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cs326:lab2

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CSci 326 Lab #2 - Enumerations

Purpose: to gain experience with the functions that operate on enumerable collections. These problems are based on the examples at ElixirSchool and you might go through some of those on your own to get the ideas down.

Part 1 - Enum:

  1. This expression will list every function available in the module so start iex and give it a try:
    Enum.__info__(:functions) |> Enum.each(fn({fname, arity}) -> IO.puts "#{fname}/#{arity}" end)

    Let's break this down:

    • Enum.__info__(:functions)
      returns a keyword list containing the names of all the functions in the module (this works for any module by the way). This list is apparently too long for iex to show the entirety (maybe it gets tired, poor thing). So we need to process it somehow…
    • This operator |> is called the pipe operator. It is awesome (Joe Armstrong said so!)…it simply takes the output of one command and makes it the input of the next. Transforming data through series of piped commands is a common Elixir idiom.
    • Enum.each is similar to Enum.map but it does not return its results as a list. The anonymous function we're passing to it takes a tuple from the keyword list and simply prints it out as a more readable string.
  2. Enum.all? returns true only if a predicate applied to each element of a collection returns true for the entire collection, otherwise it returns false. Try these:
    Enum.all? ["foo", "bar", "hello"], fn(s) -> String.length(s) > 1 end
    Enum.all? ["foo", "bar", "hello"], fn(s) -> String.length(s) > 3 end
  3. All the examples use lists, but the Enum module works for other enumerables, like map. Try this one out:
    Enum.each %{"jan" => 31, "feb" => 28, "mar" =>"31", "apr" => 30}, fn({key, _value}) -> IO.puts(key) end
  4. Now try this one:
    Enum.each %{"jan" => 31, "feb" => 28, "mar" =>"31", "apr" => 30}, fn({_key, value}) -> IO.puts(value) end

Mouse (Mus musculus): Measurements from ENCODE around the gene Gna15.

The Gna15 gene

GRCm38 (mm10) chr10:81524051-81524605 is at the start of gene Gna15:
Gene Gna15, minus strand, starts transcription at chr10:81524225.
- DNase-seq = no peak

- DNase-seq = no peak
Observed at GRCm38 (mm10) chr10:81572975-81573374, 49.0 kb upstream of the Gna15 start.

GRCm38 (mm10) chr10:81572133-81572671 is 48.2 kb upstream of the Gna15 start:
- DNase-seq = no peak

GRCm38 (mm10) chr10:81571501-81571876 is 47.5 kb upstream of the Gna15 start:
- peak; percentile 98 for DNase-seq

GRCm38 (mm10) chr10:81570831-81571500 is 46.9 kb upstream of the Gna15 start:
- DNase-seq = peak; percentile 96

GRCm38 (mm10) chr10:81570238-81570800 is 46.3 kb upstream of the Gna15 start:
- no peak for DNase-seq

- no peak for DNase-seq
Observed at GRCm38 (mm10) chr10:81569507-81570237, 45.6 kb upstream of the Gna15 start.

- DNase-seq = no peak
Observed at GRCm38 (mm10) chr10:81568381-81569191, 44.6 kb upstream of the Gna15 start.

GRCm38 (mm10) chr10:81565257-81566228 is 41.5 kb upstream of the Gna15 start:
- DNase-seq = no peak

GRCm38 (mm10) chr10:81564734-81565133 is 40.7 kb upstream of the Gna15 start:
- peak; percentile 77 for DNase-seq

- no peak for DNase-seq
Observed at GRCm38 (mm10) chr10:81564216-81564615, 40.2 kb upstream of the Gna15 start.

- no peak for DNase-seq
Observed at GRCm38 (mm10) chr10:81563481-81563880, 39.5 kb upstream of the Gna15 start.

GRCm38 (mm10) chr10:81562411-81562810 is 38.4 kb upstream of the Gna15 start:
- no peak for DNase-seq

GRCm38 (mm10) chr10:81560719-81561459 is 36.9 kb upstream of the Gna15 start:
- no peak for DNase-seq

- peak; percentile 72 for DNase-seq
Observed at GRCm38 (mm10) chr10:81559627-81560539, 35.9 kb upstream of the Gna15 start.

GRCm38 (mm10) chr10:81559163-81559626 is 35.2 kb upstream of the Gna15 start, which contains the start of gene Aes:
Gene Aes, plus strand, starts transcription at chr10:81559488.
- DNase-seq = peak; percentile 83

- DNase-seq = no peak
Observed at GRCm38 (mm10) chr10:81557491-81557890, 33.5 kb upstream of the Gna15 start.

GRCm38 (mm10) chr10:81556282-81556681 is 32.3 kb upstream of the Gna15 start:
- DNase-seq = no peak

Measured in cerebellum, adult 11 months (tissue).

Looking at the results of the last two commands, what can we say about how maps store (key, value) pairs in memory?

  5. So to iterate over maps, we need an anonymous function that takes a {key, value} tuple. Come up with an example of your own for Enum.map or Enum.reduce that work on maps. Show your results to the instructor.
  6. First define the function odd?
    odd? = &(rem(&1, 2) != 0)

    Now use it with Enum.filter:

    Enum.filter(1..10, odd?)
  7. Now try this monstrosity:
    1..100_000 |> Enum.map(&(&1 * 3)) |> Enum.filter(odd?) |> Enum.sum()

    See if you can describe the operation in English.

  8. The sort function uses the mergesort algorithm using Elixir's term order. To see this in action, try:
    Enum.sort([:foo, "bar", Enum, -1, 4])
  9. Another version of sort lets you pass a function to change the default sort mechanism. Try these two to see the difference:
    Enum.sort ["x", "yz", "abc", "klmn", "defgh"]
    Enum.sort ["x", "yz", "abc", "klmn", "defgh"], fn(x, y) -> (String.length x) < (String.length y) end

Part 2 - Strings:

  1. Have a look at the docs for the https://hexdocs.pm/elixir/String.html#at/2. Try out the examples for the functions codepoints/1, ends_with/2, slice/2 and split/1 in iex.
  2. This expressions uses the pipe operator and functions from the String and List modules to convert a monetary amount stored as a string into the equivalent number. Try it out:
    "$34.56" |> String.split("$") |> List.last |> String.to_float

Have a look at the docs for the String, List, and Enum modules while trying the next two homework assignments.

cs326/lab2.1632452823.txt.gz · Last modified: 2021/09/23 22:07 by scarl